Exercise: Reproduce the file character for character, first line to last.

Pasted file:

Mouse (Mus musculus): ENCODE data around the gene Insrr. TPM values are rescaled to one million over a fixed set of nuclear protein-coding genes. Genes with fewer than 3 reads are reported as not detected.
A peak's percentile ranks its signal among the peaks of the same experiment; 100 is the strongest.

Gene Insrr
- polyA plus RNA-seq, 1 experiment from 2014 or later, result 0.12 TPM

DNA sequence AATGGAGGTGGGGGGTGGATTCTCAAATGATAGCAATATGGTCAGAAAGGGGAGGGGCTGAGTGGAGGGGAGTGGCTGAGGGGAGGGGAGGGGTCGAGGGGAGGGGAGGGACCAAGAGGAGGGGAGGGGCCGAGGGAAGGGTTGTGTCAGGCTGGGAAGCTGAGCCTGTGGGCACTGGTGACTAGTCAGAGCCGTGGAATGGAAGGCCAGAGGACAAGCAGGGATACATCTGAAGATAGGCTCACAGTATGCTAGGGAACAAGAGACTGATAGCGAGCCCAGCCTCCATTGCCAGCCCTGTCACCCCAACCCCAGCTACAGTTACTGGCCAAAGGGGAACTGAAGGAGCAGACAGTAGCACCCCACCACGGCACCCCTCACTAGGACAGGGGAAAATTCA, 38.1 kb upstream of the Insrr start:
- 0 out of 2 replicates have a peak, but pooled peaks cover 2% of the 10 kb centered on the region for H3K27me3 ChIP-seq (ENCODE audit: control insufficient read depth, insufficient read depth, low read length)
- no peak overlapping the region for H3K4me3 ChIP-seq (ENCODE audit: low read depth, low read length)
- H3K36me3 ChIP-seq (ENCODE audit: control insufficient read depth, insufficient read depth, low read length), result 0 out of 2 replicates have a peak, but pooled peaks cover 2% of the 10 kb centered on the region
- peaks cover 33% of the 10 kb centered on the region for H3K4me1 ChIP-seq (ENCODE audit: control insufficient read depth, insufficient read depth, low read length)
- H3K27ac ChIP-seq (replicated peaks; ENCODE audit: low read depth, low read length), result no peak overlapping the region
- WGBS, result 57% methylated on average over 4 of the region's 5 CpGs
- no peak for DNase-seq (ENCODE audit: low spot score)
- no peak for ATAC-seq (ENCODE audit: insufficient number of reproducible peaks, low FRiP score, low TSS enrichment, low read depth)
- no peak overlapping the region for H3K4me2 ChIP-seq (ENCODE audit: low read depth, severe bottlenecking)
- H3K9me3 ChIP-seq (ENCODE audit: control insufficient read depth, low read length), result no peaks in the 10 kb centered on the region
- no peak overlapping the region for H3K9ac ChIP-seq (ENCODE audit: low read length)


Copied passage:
Mouse (Mus musculus): ENCODE data around the gene Insrr. TPM values are rescaled to one million over a fixed set of nuclear protein-coding genes. Genes with fewer than 3 reads are reported as not detected.
A peak's percentile ranks its signal among the peaks of the same experiment; 100 is the strongest.

Gene Insrr
- polyA plus RNA-seq, 1 experiment from 2014 or later, result 0.12 TPM

DNA sequence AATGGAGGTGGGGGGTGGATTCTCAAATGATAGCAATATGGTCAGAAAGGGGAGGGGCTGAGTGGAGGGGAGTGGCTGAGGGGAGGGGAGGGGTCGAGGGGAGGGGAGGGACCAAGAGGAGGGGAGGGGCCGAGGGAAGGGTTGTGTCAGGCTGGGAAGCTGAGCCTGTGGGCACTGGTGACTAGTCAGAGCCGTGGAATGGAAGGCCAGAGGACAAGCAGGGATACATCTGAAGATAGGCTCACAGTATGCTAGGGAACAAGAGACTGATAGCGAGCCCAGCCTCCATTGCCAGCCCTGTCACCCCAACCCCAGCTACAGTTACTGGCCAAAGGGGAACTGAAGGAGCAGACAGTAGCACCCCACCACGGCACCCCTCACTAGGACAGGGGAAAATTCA, 38.1 kb upstream of the Insrr start:
- 0 out of 2 replicates have a peak, but pooled peaks cover 2% of the 10 kb centered on the region for H3K27me3 ChIP-seq (ENCODE audit: control insufficient read depth, insufficient read depth, low read length)
- no peak overlapping the region for H3K4me3 ChIP-seq (ENCODE audit: low read depth, low read length)
- H3K36me3 ChIP-seq (ENCODE audit: control insufficient read depth, insufficient read depth, low read length), result 0 out of 2 replicates have a peak, but pooled peaks cover 2% of the 10 kb centered on the region
- peaks cover 33% of the 10 kb centered on the region for H3K4me1 ChIP-seq (ENCODE audit: control insufficient read depth, insufficient read depth, low read length)
- H3K27ac ChIP-seq (replicated peaks; ENCODE audit: low read depth, low read length), result no peak overlapping the region
- WGBS, result 57% methylated on average over 4 of the region's 5 CpGs
- no peak for DNase-seq (ENCODE audit: low spot score)
- no peak for ATAC-seq (ENCODE audit: insufficient number of reproducible peaks, low FRiP score, low TSS enrichment, low read depth)
- no peak overlapping the region for H3K4me2 ChIP-seq (ENCODE audit: low read depth, severe bottlenecking)
- H3K9me3 ChIP-seq (ENCODE audit: control insufficient read depth, low read length), result no peaks in the 10 kb centered on the region
- no peak overlapping the region for H3K9ac ChIP-seq (ENCODE audit: low read length)